The ACT model – Acceptance and Commitment Therapy – is the most effective psychotherapy for the management of chronic pain
This is according to the National Institute for Clinical Excellence (NICE), the independent UK agency with a mandate to provide evidence-based guidance for healthcare professionals to achieve the highest possible standards of care. to patients.
The NICE guidelines are based on clinical trials, which have shown that the ACT model has a positive effect not so much on “pure” pain, caused by the disease, but on “dirty” pain.
The latter is a term used to refer to the psychological suffering that occurs when physical suffering affects the quality of life.
ACT acts on pathologies linked to chronic pain
Patients with chronic pain usually suffer from depression, anxiety, sleep disturbances and anger, which inevitably amplifies the physical pain, lowering the tolerance threshold.
ACT acts on these aspects, leading the patient to abandon these avoidance strategies that humans instinctively implement when faced with something they cannot control, but which themselves are a source of suffering.
An example? Avoid people because because of the pain I am a burden.
This only increases the feeling of loneliness, of not being loved, and also exacerbates the physical suffering.
But often it is our own thoughts that give us the role of “burden” and not the reality of the situation.
As the acronym ACT indicates, therapy aims to gain acceptance, a word that is difficult to say in front of a person in pain.
Acceptance does not mean resignation or fatalism, but awareness of the present which includes pain but is not to be seen through it.
Helping the patient to move towards what is important, towards what is of value to the person himself despite the pain, is what this model of psychotherapy aims at.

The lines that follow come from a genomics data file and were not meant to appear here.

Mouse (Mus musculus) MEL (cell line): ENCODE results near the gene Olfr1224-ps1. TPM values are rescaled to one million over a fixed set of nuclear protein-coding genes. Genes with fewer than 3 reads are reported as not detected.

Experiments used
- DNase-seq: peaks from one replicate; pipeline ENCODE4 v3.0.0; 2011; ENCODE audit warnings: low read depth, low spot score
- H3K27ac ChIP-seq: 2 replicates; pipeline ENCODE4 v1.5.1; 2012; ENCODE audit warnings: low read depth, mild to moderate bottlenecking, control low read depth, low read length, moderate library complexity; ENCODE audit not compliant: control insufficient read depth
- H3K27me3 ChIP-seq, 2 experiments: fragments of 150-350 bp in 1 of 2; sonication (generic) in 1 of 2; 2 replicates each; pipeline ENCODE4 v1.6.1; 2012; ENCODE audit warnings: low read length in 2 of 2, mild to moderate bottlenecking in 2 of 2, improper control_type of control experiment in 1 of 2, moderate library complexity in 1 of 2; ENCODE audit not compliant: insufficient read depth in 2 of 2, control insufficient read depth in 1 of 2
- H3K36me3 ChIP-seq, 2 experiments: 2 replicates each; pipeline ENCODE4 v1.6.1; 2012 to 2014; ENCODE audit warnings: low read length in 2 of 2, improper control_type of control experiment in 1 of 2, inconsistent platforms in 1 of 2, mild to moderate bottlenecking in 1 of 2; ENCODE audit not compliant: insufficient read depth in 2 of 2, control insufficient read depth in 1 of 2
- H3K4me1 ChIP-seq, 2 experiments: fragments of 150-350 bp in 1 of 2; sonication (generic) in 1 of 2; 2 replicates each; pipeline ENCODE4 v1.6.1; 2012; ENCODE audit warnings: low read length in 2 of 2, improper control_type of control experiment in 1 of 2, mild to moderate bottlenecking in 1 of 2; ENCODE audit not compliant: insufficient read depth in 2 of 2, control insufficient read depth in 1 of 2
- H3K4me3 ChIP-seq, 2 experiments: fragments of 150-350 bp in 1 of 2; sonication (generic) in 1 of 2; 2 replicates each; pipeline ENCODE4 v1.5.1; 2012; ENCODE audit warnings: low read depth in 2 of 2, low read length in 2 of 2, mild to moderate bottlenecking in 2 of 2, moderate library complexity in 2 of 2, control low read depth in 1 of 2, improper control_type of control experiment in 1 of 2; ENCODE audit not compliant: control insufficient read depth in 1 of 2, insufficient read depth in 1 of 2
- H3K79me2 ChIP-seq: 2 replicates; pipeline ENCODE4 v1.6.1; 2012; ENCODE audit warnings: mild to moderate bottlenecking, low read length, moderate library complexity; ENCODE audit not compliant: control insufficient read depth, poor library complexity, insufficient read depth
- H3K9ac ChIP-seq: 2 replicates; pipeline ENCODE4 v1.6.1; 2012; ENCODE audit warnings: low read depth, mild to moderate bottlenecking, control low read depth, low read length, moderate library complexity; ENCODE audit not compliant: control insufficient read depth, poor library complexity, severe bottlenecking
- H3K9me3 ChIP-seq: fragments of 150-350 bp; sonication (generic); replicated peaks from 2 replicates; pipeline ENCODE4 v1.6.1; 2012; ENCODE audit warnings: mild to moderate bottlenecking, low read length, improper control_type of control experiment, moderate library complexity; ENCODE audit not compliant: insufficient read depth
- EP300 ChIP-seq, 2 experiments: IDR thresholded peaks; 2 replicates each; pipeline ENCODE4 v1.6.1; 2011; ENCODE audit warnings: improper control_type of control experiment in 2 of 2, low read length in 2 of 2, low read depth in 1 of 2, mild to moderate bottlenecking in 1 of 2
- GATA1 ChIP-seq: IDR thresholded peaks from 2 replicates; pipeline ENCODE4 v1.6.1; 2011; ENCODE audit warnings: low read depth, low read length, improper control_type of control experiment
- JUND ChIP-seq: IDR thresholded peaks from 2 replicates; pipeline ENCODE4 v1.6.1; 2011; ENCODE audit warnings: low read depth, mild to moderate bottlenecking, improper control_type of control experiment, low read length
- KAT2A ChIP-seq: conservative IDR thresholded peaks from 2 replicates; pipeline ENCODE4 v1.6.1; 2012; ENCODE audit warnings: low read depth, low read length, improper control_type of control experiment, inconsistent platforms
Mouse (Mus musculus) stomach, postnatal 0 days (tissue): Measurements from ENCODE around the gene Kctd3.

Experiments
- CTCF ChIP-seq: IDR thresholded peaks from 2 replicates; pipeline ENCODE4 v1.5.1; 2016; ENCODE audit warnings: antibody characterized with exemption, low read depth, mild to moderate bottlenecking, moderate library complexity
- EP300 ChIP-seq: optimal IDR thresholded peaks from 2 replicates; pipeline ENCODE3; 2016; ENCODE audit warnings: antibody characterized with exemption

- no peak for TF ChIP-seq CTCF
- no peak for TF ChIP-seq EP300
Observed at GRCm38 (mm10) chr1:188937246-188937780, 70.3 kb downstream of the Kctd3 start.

A model which, according to the NICE guidelines, also helps the patient to have greater therapeutic adherence and increases the effectiveness of the drug.
Depression or anger also trigger a feeling of mistrust vis-à-vis the therapy followed: “The pain persists so what’s the point? “.
Psychotherapy works on dirty pain, affects primary pain perception, and increases awareness of the need to adhere to therapy properly.
If the drug is taken correctly, it increases its effectiveness.
Illness, like pain, can represent times in which we experience unwanted emotions, disturbing thoughts, experiences of helplessness and loss of autonomy, so it is not always easy to live and dwell on. ” evolve in a manner consistent with its own values.
The therapeutic course proposes to remain in a position of listening and accepting the suffering, in order to then seek a new repertoire of actions, psychological and physical, in coherence with the identified values.
Thus, the therapy takes place through a journey that develops through the six processes of the ACT model (acceptance of the experience, defusion, contact with the present moment, sense of continuity with oneself, contact with one’s values and committed action. ), applied against the background of chronic pain.
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